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What are cons and pros of using BLOBs on DB2 v9 (or later) on z/OS?

Clarification: are there some limits (like influence on reorg, HA)?

We would like to store large amount of files: 10 millions in the period of up to 6 months. Most of the files should be between 20k and 100k, but there could be exceptions (files greater than 1MB). Most of the files should be XMLs, but some of them could contain digital signatures or other binary data.

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For what purposes? –  Brian Ballsun-Stanton Jan 12 '11 at 10:01

1 Answer 1

There are a couple of things to keep in mind when using Large Objects (LOBs) in DB2.

First, when you create a LOB column, this column only holds information about the related LOB, not the data of the LOB. The table where you create the LOB column (the base table), must have a ROWID column created on it, which will be used to locate the LOB data. If you do not explicitly create a ROWID column, DB2 will create a hidden ROWID column for you. If you are adding columns to an existing table and you want to use an explicit ROWID column, then you should add the ROWID before the LOB. Otherwise, when you create the LOB, DB2 will create the implicit ROWID, and then your second ALTER to add the ROWID will create a second ROWID column. DB2 will ensure these two columns are always the same, but it will take up space. :-)

Secondly, for every LOB column you create on a table, a separate LOB tablespace (sometimes called an auxiliary table space) must be defined. So, if you plan on having 3 LOB columns on a table, you will have to create 3 LOB tablespaces to store your large objects. These tablespaces must be in the same database as the associated base table.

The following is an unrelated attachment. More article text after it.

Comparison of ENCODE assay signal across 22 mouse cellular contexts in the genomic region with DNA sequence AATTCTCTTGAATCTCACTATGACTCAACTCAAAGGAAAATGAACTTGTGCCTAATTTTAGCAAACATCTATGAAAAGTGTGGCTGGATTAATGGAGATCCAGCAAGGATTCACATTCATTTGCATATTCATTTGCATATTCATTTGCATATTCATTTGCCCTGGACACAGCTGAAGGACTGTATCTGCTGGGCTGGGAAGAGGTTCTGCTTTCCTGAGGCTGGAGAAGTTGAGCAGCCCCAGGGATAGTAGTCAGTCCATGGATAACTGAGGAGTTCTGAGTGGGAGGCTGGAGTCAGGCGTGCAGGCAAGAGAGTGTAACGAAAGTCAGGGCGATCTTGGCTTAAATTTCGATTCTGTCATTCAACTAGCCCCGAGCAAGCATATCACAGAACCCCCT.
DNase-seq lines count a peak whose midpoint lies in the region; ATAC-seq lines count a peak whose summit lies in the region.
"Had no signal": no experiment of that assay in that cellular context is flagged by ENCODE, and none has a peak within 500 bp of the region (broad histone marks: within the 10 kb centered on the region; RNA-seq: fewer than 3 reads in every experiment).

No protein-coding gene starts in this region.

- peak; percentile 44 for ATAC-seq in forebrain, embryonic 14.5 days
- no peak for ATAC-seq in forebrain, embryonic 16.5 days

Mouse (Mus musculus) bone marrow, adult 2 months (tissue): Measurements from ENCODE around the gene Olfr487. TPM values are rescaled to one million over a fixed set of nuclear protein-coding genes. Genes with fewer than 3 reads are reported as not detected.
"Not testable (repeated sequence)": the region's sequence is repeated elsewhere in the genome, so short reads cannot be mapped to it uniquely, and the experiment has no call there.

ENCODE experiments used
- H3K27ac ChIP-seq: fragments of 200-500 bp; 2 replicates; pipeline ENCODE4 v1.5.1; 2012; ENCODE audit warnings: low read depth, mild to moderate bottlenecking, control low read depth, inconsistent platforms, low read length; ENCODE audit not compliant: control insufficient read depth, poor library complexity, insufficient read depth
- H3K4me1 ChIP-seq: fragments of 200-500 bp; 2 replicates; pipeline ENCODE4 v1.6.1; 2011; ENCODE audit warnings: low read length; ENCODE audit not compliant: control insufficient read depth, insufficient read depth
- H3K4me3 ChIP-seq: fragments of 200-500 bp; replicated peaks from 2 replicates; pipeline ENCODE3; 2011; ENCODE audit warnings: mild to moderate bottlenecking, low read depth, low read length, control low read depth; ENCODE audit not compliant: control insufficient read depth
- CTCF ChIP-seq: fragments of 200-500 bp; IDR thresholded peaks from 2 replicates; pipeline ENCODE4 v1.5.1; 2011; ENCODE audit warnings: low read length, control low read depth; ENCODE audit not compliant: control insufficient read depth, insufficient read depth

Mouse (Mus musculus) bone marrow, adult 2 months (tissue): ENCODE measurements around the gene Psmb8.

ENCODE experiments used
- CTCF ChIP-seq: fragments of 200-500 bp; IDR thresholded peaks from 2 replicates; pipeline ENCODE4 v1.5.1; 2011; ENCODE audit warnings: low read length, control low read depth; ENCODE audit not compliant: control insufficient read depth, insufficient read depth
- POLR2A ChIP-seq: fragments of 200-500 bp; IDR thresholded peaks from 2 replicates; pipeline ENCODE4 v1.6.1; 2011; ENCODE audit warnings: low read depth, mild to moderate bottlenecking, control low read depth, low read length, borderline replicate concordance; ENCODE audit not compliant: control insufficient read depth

Also, if your base table is partitioned, then you will have to create one LOB tablespace and one auxilliary table per LOB column per partition.

A single LOB tablespace with a single partition can contain up to 16TB of LOB data.

Third, each auxilliary table must have an index defined on it.

Here's an example of creating an auxiliary table (anything that begins with YOUR_ should be replaced with the correct values):

CREATE LOB TABLESPACE YOUR_LOB_TABLESPACE
  IN YOUR_DATABASE
  LOG NO;
COMMIT;
CREATE AUXILIARY TABLE YOUR_AUX_TABLE
  IN YOUR_DATABASE.YOUR_LOB_TABLESPACE
  STORES YOUR_BASE_TABLE
  COLUMN YOUR_LOB;
CREATE UNIQUE INDEX XYOUR_LOB
  ON YOUR_AUX_TABLE;
COMMIT;

Finally, when you're loading data, if the total length of the LOB column and the base table row is less than 32KB, you can use the LOAD utility to put the data in. Otherwise, you have to use SQL statements such as INSERT or MERGE.

IBM has some recommendations for page size in LOB table spaces. Only one LOB can be stored per page in a LOB tablespace, so you will want to do some math to minimize lost disk space based on the average size of the files you're storing. For example, if you have a 17KB average size LOB, you'd want to use 4KB page spaces. You'd use five pages (for 20KB), which would only waste 3KB of disk space compared to 7KB with 8KB pages (24 - 17), or 15KB with 16 or 32 KB page sizes.

One pro of using a LOB versus the equivalent VARCHAR (FOR BIT DATA) is that, since the data is stored in a separate tablespace, tablespace scans against the base table will be much faster.

References: 1, 2


Having said all of that, if you're planning on most of your data being XML, then I might mention that there is an actual XML Data Type (and built in XML parsing engine called pureXML).

There is a whole guide you can view online (and in PDF) about using XML with DB2.

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